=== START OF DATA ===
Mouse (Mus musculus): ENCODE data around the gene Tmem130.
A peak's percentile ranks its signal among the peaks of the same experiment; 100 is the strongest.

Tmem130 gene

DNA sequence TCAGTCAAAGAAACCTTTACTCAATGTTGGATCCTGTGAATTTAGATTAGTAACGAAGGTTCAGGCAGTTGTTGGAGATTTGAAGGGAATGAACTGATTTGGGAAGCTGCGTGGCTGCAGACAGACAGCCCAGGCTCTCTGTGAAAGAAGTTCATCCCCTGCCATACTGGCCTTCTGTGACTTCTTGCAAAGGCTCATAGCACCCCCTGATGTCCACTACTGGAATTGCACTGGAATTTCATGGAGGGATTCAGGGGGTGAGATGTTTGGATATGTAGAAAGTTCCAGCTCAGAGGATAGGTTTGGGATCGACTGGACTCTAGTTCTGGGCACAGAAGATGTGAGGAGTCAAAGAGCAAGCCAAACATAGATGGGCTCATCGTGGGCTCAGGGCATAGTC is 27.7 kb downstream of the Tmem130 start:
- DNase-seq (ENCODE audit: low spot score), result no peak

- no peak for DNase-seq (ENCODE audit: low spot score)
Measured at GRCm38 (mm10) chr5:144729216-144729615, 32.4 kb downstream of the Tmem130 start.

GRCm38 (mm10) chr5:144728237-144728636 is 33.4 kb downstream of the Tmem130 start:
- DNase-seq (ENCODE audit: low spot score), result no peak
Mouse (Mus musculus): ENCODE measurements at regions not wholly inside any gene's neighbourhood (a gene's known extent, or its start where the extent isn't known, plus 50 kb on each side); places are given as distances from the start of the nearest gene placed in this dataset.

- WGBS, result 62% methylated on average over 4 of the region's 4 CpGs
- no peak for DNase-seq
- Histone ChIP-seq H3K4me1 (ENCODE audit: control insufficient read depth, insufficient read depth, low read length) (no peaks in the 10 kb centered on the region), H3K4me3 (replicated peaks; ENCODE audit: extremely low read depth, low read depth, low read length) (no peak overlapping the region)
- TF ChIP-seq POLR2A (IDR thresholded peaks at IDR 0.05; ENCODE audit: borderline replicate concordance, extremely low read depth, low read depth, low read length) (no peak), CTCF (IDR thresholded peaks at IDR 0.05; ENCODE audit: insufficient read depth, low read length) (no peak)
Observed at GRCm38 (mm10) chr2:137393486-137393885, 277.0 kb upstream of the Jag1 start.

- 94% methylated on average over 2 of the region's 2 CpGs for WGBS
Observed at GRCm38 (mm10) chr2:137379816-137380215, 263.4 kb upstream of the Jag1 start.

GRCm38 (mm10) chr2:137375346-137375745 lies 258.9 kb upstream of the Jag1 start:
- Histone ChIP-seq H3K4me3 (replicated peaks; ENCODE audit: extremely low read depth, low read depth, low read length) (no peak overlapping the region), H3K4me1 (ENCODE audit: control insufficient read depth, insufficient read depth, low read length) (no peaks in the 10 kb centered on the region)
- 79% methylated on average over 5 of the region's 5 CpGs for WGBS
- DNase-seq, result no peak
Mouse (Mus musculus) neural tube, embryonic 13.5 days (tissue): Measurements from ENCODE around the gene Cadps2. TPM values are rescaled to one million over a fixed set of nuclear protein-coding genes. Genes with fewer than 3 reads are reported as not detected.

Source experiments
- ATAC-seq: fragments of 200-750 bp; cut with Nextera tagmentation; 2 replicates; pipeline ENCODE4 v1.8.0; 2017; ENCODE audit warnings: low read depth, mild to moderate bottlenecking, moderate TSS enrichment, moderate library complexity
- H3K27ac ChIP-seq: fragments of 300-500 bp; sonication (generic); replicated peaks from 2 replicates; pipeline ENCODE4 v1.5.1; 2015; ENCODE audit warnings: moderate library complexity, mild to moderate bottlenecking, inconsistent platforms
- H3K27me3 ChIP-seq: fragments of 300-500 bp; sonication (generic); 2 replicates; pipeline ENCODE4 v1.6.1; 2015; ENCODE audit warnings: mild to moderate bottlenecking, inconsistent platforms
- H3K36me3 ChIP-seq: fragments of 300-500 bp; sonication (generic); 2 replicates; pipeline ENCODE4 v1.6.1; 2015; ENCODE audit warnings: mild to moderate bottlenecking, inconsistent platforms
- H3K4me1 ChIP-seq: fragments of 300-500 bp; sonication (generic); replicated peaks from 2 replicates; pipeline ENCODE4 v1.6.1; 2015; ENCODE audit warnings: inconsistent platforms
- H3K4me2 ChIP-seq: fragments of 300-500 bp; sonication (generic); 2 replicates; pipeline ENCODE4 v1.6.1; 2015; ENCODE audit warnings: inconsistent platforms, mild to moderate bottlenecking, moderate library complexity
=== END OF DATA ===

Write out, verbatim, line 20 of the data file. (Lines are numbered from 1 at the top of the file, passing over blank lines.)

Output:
- 79% methylated on average over 5 of the region's 5 CpGs for WGBS